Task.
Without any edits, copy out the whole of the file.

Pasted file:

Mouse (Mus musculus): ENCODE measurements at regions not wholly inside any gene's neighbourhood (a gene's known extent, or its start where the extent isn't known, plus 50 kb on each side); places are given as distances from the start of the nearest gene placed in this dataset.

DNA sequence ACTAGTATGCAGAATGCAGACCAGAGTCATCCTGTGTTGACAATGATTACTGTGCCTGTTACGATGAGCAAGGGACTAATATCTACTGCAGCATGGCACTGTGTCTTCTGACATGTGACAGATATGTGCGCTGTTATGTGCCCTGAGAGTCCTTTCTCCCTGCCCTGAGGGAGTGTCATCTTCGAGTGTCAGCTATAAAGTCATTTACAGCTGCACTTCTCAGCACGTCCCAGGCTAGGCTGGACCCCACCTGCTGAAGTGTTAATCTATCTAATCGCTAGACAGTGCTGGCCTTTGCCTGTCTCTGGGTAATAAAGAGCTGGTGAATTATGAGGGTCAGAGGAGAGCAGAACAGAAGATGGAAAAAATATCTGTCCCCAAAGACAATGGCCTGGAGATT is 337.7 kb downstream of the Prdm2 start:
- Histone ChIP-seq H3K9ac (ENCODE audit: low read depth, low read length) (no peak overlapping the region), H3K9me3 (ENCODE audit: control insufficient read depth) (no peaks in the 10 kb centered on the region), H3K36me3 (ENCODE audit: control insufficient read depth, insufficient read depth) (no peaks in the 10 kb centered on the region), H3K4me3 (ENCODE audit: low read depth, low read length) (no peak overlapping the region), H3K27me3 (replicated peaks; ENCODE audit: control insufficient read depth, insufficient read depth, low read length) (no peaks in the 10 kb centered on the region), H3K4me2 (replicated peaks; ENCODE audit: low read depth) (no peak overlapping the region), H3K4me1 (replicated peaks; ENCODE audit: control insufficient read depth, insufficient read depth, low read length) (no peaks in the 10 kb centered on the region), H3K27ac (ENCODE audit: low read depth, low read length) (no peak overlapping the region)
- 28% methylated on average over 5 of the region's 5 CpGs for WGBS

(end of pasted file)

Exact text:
Mouse (Mus musculus): ENCODE measurements at regions not wholly inside any gene's neighbourhood (a gene's known extent, or its start where the extent isn't known, plus 50 kb on each side); places are given as distances from the start of the nearest gene placed in this dataset.

DNA sequence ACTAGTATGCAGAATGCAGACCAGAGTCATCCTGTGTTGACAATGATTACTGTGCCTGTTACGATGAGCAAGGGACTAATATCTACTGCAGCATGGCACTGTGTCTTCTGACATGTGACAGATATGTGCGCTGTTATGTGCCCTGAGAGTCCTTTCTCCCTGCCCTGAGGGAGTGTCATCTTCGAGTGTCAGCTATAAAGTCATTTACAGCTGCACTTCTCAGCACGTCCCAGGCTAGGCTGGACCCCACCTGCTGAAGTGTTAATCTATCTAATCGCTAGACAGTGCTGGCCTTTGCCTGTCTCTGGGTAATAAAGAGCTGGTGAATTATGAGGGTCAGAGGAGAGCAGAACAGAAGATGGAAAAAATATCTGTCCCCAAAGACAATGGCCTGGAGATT is 337.7 kb downstream of the Prdm2 start:
- Histone ChIP-seq H3K9ac (ENCODE audit: low read depth, low read length) (no peak overlapping the region), H3K9me3 (ENCODE audit: control insufficient read depth) (no peaks in the 10 kb centered on the region), H3K36me3 (ENCODE audit: control insufficient read depth, insufficient read depth) (no peaks in the 10 kb centered on the region), H3K4me3 (ENCODE audit: low read depth, low read length) (no peak overlapping the region), H3K27me3 (replicated peaks; ENCODE audit: control insufficient read depth, insufficient read depth, low read length) (no peaks in the 10 kb centered on the region), H3K4me2 (replicated peaks; ENCODE audit: low read depth) (no peak overlapping the region), H3K4me1 (replicated peaks; ENCODE audit: control insufficient read depth, insufficient read depth, low read length) (no peaks in the 10 kb centered on the region), H3K27ac (ENCODE audit: low read depth, low read length) (no peak overlapping the region)
- 28% methylated on average over 5 of the region's 5 CpGs for WGBS